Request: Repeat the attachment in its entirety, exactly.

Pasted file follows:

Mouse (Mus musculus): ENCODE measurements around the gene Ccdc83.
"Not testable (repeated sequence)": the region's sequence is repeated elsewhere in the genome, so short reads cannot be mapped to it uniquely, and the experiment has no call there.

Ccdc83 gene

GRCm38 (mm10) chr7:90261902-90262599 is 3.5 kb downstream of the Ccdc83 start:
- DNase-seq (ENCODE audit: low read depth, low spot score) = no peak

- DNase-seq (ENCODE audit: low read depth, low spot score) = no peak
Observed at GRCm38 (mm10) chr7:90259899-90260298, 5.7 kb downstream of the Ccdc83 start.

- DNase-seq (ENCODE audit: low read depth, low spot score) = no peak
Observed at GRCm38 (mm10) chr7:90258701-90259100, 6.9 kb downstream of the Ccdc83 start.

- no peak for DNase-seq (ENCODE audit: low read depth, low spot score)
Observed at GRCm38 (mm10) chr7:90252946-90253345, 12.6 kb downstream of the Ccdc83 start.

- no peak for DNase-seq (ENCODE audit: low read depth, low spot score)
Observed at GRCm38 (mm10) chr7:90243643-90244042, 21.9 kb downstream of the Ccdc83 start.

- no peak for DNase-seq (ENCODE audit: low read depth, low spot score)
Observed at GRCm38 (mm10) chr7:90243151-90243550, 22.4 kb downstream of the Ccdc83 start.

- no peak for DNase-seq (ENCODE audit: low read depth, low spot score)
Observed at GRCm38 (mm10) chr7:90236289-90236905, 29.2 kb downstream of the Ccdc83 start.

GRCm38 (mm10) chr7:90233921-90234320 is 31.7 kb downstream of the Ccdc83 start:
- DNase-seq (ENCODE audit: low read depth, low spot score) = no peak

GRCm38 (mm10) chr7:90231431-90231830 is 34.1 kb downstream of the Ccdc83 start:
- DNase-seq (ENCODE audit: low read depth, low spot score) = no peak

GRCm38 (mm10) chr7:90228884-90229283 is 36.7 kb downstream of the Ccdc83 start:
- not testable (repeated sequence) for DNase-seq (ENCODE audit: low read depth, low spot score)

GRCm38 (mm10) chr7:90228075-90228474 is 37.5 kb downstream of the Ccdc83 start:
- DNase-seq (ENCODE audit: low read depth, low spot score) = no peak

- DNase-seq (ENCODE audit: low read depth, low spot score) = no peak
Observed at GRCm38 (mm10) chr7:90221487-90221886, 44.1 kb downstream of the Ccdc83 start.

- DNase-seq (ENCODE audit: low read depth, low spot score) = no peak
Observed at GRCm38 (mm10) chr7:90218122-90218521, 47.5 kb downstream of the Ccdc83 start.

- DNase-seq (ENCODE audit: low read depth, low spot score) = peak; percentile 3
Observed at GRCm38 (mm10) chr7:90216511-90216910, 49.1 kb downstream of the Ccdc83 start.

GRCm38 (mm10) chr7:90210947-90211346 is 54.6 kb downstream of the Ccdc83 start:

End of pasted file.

Mouse (Mus musculus): ENCODE measurements around the gene Ccdc83.
"Not testable (repeated sequence)": the region's sequence is repeated elsewhere in the genome, so short reads cannot be mapped to it uniquely, and the experiment has no call there.

Ccdc83 gene

GRCm38 (mm10) chr7:90261902-90262599 is 3.5 kb downstream of the Ccdc83 start:
- DNase-seq (ENCODE audit: low read depth, low spot score) = no peak

- DNase-seq (ENCODE audit: low read depth, low spot score) = no peak
Observed at GRCm38 (mm10) chr7:90259899-90260298, 5.7 kb downstream of the Ccdc83 start.

- DNase-seq (ENCODE audit: low read depth, low spot score) = no peak
Observed at GRCm38 (mm10) chr7:90258701-90259100, 6.9 kb downstream of the Ccdc83 start.

- no peak for DNase-seq (ENCODE audit: low read depth, low spot score)
Observed at GRCm38 (mm10) chr7:90252946-90253345, 12.6 kb downstream of the Ccdc83 start.

- no peak for DNase-seq (ENCODE audit: low read depth, low spot score)
Observed at GRCm38 (mm10) chr7:90243643-90244042, 21.9 kb downstream of the Ccdc83 start.

- no peak for DNase-seq (ENCODE audit: low read depth, low spot score)
Observed at GRCm38 (mm10) chr7:90243151-90243550, 22.4 kb downstream of the Ccdc83 start.

- no peak for DNase-seq (ENCODE audit: low read depth, low spot score)
Observed at GRCm38 (mm10) chr7:90236289-90236905, 29.2 kb downstream of the Ccdc83 start.

GRCm38 (mm10) chr7:90233921-90234320 is 31.7 kb downstream of the Ccdc83 start:
- DNase-seq (ENCODE audit: low read depth, low spot score) = no peak

GRCm38 (mm10) chr7:90231431-90231830 is 34.1 kb downstream of the Ccdc83 start:
- DNase-seq (ENCODE audit: low read depth, low spot score) = no peak

GRCm38 (mm10) chr7:90228884-90229283 is 36.7 kb downstream of the Ccdc83 start:
- not testable (repeated sequence) for DNase-seq (ENCODE audit: low read depth, low spot score)

GRCm38 (mm10) chr7:90228075-90228474 is 37.5 kb downstream of the Ccdc83 start:
- DNase-seq (ENCODE audit: low read depth, low spot score) = no peak

- DNase-seq (ENCODE audit: low read depth, low spot score) = no peak
Observed at GRCm38 (mm10) chr7:90221487-90221886, 44.1 kb downstream of the Ccdc83 start.

- DNase-seq (ENCODE audit: low read depth, low spot score) = no peak
Observed at GRCm38 (mm10) chr7:90218122-90218521, 47.5 kb downstream of the Ccdc83 start.

- DNase-seq (ENCODE audit: low read depth, low spot score) = peak; percentile 3
Observed at GRCm38 (mm10) chr7:90216511-90216910, 49.1 kb downstream of the Ccdc83 start.

GRCm38 (mm10) chr7:90210947-90211346 is 54.6 kb downstream of the Ccdc83 start: